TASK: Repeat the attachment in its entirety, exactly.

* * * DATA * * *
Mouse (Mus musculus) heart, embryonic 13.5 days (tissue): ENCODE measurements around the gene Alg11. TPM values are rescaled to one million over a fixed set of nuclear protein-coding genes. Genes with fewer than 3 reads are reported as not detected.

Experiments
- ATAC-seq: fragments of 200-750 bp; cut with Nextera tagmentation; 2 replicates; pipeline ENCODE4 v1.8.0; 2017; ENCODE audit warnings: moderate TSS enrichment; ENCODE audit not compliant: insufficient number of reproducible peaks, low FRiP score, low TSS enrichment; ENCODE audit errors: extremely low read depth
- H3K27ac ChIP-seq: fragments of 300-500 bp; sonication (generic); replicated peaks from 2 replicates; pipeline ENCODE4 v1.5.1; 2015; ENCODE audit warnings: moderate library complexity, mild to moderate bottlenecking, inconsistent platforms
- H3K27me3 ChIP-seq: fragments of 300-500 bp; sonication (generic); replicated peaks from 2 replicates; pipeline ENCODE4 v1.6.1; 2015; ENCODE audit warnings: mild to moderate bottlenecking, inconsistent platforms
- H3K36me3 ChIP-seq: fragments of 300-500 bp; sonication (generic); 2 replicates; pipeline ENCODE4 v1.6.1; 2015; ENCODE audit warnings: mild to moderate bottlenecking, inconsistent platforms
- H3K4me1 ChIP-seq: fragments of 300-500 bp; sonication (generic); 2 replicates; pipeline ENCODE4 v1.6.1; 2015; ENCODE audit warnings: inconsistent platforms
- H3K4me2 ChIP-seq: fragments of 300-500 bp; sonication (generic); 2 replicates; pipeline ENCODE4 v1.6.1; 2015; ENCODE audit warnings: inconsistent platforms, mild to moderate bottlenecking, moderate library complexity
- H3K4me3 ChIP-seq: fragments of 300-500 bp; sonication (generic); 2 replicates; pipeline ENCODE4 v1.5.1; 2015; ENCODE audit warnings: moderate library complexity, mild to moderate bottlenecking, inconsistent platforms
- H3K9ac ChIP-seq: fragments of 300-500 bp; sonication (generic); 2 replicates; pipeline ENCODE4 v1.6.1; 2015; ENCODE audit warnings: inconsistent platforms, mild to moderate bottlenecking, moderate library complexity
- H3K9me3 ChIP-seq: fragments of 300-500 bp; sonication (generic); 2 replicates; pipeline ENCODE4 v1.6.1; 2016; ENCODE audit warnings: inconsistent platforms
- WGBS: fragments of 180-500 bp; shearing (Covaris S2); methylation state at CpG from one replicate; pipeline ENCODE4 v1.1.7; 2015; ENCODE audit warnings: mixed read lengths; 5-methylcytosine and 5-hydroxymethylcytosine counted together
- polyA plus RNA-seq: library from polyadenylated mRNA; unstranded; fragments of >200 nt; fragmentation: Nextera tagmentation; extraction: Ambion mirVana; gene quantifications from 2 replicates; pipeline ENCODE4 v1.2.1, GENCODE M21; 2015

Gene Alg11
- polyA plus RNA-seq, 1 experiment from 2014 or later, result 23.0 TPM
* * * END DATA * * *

Mouse (Mus musculus) heart, embryonic 13.5 days (tissue): ENCODE measurements around the gene Alg11. TPM values are rescaled to one million over a fixed set of nuclear protein-coding genes. Genes with fewer than 3 reads are reported as not detected.

Experiments
- ATAC-seq: fragments of 200-750 bp; cut with Nextera tagmentation; 2 replicates; pipeline ENCODE4 v1.8.0; 2017; ENCODE audit warnings: moderate TSS enrichment; ENCODE audit not compliant: insufficient number of reproducible peaks, low FRiP score, low TSS enrichment; ENCODE audit errors: extremely low read depth
- H3K27ac ChIP-seq: fragments of 300-500 bp; sonication (generic); replicated peaks from 2 replicates; pipeline ENCODE4 v1.5.1; 2015; ENCODE audit warnings: moderate library complexity, mild to moderate bottlenecking, inconsistent platforms
- H3K27me3 ChIP-seq: fragments of 300-500 bp; sonication (generic); replicated peaks from 2 replicates; pipeline ENCODE4 v1.6.1; 2015; ENCODE audit warnings: mild to moderate bottlenecking, inconsistent platforms
- H3K36me3 ChIP-seq: fragments of 300-500 bp; sonication (generic); 2 replicates; pipeline ENCODE4 v1.6.1; 2015; ENCODE audit warnings: mild to moderate bottlenecking, inconsistent platforms
- H3K4me1 ChIP-seq: fragments of 300-500 bp; sonication (generic); 2 replicates; pipeline ENCODE4 v1.6.1; 2015; ENCODE audit warnings: inconsistent platforms
- H3K4me2 ChIP-seq: fragments of 300-500 bp; sonication (generic); 2 replicates; pipeline ENCODE4 v1.6.1; 2015; ENCODE audit warnings: inconsistent platforms, mild to moderate bottlenecking, moderate library complexity
- H3K4me3 ChIP-seq: fragments of 300-500 bp; sonication (generic); 2 replicates; pipeline ENCODE4 v1.5.1; 2015; ENCODE audit warnings: moderate library complexity, mild to moderate bottlenecking, inconsistent platforms
- H3K9ac ChIP-seq: fragments of 300-500 bp; sonication (generic); 2 replicates; pipeline ENCODE4 v1.6.1; 2015; ENCODE audit warnings: inconsistent platforms, mild to moderate bottlenecking, moderate library complexity
- H3K9me3 ChIP-seq: fragments of 300-500 bp; sonication (generic); 2 replicates; pipeline ENCODE4 v1.6.1; 2016; ENCODE audit warnings: inconsistent platforms
- WGBS: fragments of 180-500 bp; shearing (Covaris S2); methylation state at CpG from one replicate; pipeline ENCODE4 v1.1.7; 2015; ENCODE audit warnings: mixed read lengths; 5-methylcytosine and 5-hydroxymethylcytosine counted together
- polyA plus RNA-seq: library from polyadenylated mRNA; unstranded; fragments of >200 nt; fragmentation: Nextera tagmentation; extraction: Ambion mirVana; gene quantifications from 2 replicates; pipeline ENCODE4 v1.2.1, GENCODE M21; 2015

Gene Alg11
- polyA plus RNA-seq, 1 experiment from 2014 or later, result 23.0 TPM